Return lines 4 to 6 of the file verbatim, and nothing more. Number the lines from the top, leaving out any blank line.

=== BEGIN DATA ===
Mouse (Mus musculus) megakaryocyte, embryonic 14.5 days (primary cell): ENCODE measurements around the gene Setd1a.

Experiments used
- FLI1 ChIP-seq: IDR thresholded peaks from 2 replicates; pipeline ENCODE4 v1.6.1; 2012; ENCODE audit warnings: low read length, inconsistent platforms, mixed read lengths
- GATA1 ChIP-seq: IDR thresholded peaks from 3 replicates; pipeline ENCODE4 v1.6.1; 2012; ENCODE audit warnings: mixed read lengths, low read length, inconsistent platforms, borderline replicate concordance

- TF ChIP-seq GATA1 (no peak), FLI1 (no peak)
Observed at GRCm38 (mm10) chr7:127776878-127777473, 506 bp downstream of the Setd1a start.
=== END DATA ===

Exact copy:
- GATA1 ChIP-seq: IDR thresholded peaks from 3 replicates; pipeline ENCODE4 v1.6.1; 2012; ENCODE audit warnings: mixed read lengths, low read length, inconsistent platforms, borderline replicate concordance

- TF ChIP-seq GATA1 (no peak), FLI1 (no peak)
Observed at GRCm38 (mm10) chr7:127776878-127777473, 506 bp downstream of the Setd1a start.